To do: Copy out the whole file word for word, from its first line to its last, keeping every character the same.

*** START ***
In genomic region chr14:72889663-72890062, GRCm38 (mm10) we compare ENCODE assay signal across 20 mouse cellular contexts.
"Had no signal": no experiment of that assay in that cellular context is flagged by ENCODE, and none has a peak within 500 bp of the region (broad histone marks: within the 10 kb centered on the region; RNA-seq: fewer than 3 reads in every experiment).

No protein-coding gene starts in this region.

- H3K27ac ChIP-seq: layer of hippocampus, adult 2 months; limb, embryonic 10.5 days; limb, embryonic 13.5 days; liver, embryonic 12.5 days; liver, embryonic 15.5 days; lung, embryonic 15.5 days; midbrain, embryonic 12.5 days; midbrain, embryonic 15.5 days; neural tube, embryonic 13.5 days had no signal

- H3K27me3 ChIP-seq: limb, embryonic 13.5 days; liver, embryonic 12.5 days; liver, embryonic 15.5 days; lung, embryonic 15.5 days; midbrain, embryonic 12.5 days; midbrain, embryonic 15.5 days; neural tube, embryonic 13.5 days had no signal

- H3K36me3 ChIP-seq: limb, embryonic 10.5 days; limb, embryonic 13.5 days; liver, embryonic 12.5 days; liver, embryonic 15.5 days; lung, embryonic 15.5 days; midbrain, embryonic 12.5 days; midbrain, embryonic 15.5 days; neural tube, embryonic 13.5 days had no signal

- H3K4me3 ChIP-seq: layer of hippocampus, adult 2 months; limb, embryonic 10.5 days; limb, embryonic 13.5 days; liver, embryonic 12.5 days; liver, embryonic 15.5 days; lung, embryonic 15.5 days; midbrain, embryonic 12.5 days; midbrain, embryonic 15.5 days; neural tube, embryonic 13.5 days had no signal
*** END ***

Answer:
In genomic region chr14:72889663-72890062, GRCm38 (mm10) we compare ENCODE assay signal across 20 mouse cellular contexts.
"Had no signal": no experiment of that assay in that cellular context is flagged by ENCODE, and none has a peak within 500 bp of the region (broad histone marks: within the 10 kb centered on the region; RNA-seq: fewer than 3 reads in every experiment).

No protein-coding gene starts in this region.

- H3K27ac ChIP-seq: layer of hippocampus, adult 2 months; limb, embryonic 10.5 days; limb, embryonic 13.5 days; liver, embryonic 12.5 days; liver, embryonic 15.5 days; lung, embryonic 15.5 days; midbrain, embryonic 12.5 days; midbrain, embryonic 15.5 days; neural tube, embryonic 13.5 days had no signal

- H3K27me3 ChIP-seq: limb, embryonic 13.5 days; liver, embryonic 12.5 days; liver, embryonic 15.5 days; lung, embryonic 15.5 days; midbrain, embryonic 12.5 days; midbrain, embryonic 15.5 days; neural tube, embryonic 13.5 days had no signal

- H3K36me3 ChIP-seq: limb, embryonic 10.5 days; limb, embryonic 13.5 days; liver, embryonic 12.5 days; liver, embryonic 15.5 days; lung, embryonic 15.5 days; midbrain, embryonic 12.5 days; midbrain, embryonic 15.5 days; neural tube, embryonic 13.5 days had no signal

- H3K4me3 ChIP-seq: layer of hippocampus, adult 2 months; limb, embryonic 10.5 days; limb, embryonic 13.5 days; liver, embryonic 12.5 days; liver, embryonic 15.5 days; lung, embryonic 15.5 days; midbrain, embryonic 12.5 days; midbrain, embryonic 15.5 days; neural tube, embryonic 13.5 days had no signal